How will the Pussy Riot band members fare in Russia’s ‘harshest prisons’?

From The Guardian UK:  http://www.guardian.co.uk/world/2012/oct/23/pussy-riot-russia-harshest-prisons

Russia’s ‘correctional colonies’ have high wooden fences topped by razor wire and watch towers, while the remote locations make visits from parents and children extremely difficult

Judith Pallot
The Guardian, Tuesday 23 October 2012

Russian prisoners’ lexicon is colourful and full of historical references. Soon, Maria Alyokhina and Nadezhda Tolokonnikova, the two members of the rock band Pussy Riot who are still imprisoned, will discover the inside of a “Stolypin wagon”, a special windowless railway carriage, divided internally into a series of iron-barred cells. These carriages, named after the Tsarist prime minister who introduced them in 1906, have been used for over a century to transport prisoners to penal colonies, many in the remote geographical margins.

This week Alyokhina and Tolokonnikova were told they will serve the rest of their two-year terms at women’s prison camps in Perm, Siberia, and Mordovia respectively. The band called them “the harshest camps of all the possible choices”.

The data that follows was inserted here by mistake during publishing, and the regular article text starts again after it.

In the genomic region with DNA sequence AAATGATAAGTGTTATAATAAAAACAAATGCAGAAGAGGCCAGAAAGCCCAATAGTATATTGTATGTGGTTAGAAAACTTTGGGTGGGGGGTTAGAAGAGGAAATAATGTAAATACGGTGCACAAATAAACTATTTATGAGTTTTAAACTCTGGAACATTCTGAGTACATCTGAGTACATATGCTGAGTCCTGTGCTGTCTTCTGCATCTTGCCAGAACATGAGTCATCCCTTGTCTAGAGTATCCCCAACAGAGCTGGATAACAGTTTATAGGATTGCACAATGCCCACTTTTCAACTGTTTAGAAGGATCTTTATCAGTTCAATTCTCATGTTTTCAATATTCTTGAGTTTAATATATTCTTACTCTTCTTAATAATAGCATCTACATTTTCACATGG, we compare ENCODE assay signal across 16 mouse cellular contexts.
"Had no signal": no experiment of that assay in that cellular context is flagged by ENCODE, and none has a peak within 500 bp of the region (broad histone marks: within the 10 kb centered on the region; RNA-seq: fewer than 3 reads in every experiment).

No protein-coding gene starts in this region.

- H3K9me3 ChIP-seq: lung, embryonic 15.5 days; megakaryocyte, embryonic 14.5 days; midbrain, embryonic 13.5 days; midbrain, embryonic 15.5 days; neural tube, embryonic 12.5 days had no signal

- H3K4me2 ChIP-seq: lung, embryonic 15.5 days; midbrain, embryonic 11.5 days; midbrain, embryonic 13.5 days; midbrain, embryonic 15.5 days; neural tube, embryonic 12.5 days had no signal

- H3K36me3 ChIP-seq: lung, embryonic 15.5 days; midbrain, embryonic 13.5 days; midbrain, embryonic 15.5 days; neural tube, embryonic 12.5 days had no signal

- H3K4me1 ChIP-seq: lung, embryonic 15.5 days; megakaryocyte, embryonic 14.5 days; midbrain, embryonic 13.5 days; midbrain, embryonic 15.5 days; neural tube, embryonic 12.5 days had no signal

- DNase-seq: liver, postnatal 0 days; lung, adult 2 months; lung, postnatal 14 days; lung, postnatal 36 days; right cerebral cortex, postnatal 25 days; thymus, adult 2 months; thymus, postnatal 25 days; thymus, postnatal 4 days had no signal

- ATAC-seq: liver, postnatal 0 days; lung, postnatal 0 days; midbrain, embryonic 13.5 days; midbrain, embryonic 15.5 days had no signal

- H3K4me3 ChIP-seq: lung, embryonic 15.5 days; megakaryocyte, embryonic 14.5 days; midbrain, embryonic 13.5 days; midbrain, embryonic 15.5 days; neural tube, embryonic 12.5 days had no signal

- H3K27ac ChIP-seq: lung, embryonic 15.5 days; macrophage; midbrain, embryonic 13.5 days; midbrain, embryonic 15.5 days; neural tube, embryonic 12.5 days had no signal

Like most convicted prisoners in Russia, they will not be within easy reach of their families. The majority of women convicted in Moscow courts are taken to correctional colonies located between 200km and 500km from the capital. The south-west corner of Mordovia, one of the constituent ethnic republics of the Russian Federation, is 400km away and I visited its three women’s correctional colonies on a research trip in 2007-8.

Journeys to prison in Russia can follow meandering routes criss-crossing Russia as convicted prisoners – men, women, juveniles – are collected from remand and transit prisons over a wide area. It is for good reason that prisoners refer to the transportation as the estafeta, or relay-race.

To all intents and purpose, prisoners disappear into a black hole during transportation, re-emerging only when they arrive at their destination colony. One girl we interviewed in L’govo, a juvenile colony south of Moscow, described how it had taken three months to transport her from Ukhta in the remote European north, during which time she was out of contact with anyone on the outside. Her parents learned of her whereabouts only two weeks after she had arrived in L’govo.

Continue reading at:  http://www.guardian.co.uk/world/2012/oct/23/pussy-riot-russia-harshest-prisons

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